Abandoned & Little-Known Airfields:

Ireland, West region

This collection of airfields is © 2010-2012 by RonaldV
(Disclaimer).

 

Oranmore Updated 12 May 2012 - Inishmaan Added 9 Apr 2012 - Inishmore Updated 11 June 2012

Inisheer Added 9 Apr 2012 - Inishbofin Added 9 Apr 2012 - Clifden Added 9 Apr 2012

Castlebar Added 12 May 2012 - RAF Castlebar Added 12 May 2012

____________________________________________________

 

Oranmore

53°16'59"N 008°55'08"W

 

runway: 09/27 - ...x..m - grass

 

Oranmore airfield (Oranmore Aerodrome, RAF Oranmore) was an airfield 170 kilometers west of Dublin.

The airfield opened in May 1918 as a Royal Flying Corps aerodrome.

Units assigned to the airfield were 2 Sqn, 100 Sqn and 105 Sqn.

It stopped being an RAF aerodrome after the independence of Ireland.

It continued as a civilian airfield however.

 

In 1970 Oranmore became home to a small airline operating Britten Normal Islanders.

Named 'Aer Arann', it was to serve the three Aran Islands (Inishmaan, Inishmore and Inisheer) off the coast of Ireland.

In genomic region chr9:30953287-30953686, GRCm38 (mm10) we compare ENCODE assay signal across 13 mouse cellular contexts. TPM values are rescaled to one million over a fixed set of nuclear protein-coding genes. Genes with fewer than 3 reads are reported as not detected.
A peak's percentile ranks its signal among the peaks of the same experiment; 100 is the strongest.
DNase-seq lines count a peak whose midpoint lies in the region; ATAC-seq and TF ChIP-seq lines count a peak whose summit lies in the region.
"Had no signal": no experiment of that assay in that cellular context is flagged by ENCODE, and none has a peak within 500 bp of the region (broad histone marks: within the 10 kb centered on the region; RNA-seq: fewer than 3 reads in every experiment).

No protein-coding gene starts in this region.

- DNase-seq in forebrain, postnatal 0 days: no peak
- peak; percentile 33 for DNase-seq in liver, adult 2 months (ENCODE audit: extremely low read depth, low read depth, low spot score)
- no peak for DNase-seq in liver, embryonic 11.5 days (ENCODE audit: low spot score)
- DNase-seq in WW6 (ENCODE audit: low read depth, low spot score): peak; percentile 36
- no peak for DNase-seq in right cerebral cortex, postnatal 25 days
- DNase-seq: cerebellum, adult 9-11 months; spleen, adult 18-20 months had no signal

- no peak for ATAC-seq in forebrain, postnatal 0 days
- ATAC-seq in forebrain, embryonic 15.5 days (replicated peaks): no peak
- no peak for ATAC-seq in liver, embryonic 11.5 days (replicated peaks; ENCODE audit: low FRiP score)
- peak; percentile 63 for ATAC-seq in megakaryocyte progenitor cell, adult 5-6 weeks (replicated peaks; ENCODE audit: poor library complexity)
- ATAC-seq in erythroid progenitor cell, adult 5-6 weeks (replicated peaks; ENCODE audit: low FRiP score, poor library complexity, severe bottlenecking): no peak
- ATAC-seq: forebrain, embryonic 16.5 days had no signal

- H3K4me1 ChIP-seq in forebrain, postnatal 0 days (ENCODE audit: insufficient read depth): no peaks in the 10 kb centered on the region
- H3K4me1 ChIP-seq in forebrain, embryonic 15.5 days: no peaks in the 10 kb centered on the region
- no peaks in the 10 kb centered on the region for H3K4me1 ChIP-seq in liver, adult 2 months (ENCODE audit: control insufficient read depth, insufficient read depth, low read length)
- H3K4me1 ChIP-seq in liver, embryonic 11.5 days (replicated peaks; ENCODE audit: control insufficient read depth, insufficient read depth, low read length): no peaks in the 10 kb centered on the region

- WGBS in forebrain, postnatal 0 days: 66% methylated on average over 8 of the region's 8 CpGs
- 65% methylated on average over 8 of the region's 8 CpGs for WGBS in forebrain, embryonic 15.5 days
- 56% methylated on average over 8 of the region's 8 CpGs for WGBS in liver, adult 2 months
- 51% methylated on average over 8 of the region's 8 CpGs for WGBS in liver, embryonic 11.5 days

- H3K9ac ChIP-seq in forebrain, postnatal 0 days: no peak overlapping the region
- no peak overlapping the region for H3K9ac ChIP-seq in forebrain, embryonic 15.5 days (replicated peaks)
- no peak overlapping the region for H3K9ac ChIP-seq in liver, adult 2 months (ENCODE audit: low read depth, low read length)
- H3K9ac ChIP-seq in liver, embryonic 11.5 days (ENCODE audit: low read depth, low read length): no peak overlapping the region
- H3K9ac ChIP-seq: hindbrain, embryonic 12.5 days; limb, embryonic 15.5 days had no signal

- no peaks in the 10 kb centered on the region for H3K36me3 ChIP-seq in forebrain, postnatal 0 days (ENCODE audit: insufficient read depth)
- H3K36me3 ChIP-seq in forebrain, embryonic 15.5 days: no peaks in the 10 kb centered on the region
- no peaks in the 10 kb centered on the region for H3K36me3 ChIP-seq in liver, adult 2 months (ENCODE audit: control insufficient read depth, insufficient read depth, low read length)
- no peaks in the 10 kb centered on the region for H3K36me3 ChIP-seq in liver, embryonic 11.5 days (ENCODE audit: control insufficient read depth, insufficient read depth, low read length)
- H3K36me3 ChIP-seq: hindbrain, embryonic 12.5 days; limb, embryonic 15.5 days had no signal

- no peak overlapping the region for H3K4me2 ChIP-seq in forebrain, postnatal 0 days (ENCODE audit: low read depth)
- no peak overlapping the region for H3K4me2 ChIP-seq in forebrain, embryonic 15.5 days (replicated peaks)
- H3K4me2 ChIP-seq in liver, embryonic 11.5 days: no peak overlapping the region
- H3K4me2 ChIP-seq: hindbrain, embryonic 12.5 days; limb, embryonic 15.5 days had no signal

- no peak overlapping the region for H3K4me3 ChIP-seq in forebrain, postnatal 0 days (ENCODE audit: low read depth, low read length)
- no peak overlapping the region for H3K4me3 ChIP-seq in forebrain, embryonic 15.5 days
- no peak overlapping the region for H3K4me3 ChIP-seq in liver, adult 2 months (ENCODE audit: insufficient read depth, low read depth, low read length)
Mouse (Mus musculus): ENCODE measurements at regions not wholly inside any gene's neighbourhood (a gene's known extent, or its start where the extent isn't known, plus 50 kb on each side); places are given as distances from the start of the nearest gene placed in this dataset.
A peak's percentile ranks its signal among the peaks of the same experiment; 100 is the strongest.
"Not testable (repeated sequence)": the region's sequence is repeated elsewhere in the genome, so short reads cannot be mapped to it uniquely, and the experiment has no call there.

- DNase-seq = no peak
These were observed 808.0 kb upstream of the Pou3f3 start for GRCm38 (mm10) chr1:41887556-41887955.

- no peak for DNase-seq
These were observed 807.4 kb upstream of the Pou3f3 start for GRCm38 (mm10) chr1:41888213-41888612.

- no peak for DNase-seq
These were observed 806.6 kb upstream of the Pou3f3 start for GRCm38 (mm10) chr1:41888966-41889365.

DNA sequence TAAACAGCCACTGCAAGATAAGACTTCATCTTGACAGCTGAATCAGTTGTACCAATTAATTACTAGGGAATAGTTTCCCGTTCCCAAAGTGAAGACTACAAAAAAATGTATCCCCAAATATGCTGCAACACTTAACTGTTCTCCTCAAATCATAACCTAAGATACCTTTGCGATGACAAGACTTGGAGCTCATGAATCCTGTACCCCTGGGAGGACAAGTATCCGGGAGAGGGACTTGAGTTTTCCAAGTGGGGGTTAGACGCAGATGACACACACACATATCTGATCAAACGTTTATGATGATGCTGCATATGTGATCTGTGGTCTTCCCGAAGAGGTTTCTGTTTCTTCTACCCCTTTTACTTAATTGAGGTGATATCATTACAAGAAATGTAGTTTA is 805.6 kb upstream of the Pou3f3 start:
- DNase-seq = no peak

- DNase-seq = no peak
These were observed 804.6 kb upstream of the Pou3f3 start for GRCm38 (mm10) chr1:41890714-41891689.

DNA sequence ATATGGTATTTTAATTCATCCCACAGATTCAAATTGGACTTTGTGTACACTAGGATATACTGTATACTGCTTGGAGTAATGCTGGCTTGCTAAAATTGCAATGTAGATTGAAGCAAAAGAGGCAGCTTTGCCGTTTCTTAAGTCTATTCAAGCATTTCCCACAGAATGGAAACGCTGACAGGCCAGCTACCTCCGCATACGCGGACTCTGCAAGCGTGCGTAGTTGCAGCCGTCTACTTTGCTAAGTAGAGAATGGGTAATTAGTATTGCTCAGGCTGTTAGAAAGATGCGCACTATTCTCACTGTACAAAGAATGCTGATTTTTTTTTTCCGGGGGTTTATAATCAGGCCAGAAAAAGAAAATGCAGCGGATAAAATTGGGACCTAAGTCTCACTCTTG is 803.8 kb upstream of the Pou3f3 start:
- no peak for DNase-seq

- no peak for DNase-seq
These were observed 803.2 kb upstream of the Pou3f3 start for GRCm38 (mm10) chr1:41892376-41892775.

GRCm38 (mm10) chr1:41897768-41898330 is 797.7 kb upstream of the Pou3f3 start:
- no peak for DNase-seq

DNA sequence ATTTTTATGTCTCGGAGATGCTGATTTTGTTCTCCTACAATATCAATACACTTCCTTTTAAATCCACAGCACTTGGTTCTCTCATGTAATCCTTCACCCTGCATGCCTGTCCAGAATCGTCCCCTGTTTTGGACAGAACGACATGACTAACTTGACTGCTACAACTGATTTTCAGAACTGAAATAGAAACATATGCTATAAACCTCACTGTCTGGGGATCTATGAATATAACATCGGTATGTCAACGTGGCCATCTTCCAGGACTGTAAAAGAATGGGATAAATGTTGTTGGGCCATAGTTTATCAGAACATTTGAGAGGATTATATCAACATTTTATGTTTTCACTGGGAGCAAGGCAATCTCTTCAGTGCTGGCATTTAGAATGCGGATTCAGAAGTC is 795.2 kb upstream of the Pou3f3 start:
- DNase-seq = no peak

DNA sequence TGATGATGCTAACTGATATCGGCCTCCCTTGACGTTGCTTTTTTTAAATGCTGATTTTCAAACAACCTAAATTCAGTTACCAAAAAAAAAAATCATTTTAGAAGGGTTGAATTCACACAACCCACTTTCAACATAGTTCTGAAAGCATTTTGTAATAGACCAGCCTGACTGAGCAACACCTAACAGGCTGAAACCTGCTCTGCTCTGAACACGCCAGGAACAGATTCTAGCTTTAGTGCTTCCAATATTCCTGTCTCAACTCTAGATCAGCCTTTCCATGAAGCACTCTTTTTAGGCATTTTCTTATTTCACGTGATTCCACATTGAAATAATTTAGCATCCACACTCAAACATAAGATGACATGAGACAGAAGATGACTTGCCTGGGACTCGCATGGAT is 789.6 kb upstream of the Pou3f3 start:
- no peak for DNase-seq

Capt. Hayden Lawford was operations manager of Aer Arann.

He and fellow pilot Bill Wallace lived in one of two caravans at Oranmore airfield, which doubled as a tool shed and a booking hall during the day.

 

Oranmore, photographed in 1974 by Antoin Daltun, via IrishAvSites.com

 

Oranmore remained open until 1976, when it was replaced by the newer modern Galway Airport.

The former airfield is now being used as a commerial/industrial area.

 

The location of the former airfield in 2008, about to be dug under a commercial area (Google Earth)

 

____________________________________________________

 

Inishmaan

53°05'31"N 009°34'12"W

 

runway: 05/23 - 265x20m - grass

runway: 15/33 - 546x20m - asphalt

 

Inishmaan air field (Irish: Inis Meáin Aerphort, ICAO: EIMN) is an airfield on the Aran Islands near the west coast of Ireland.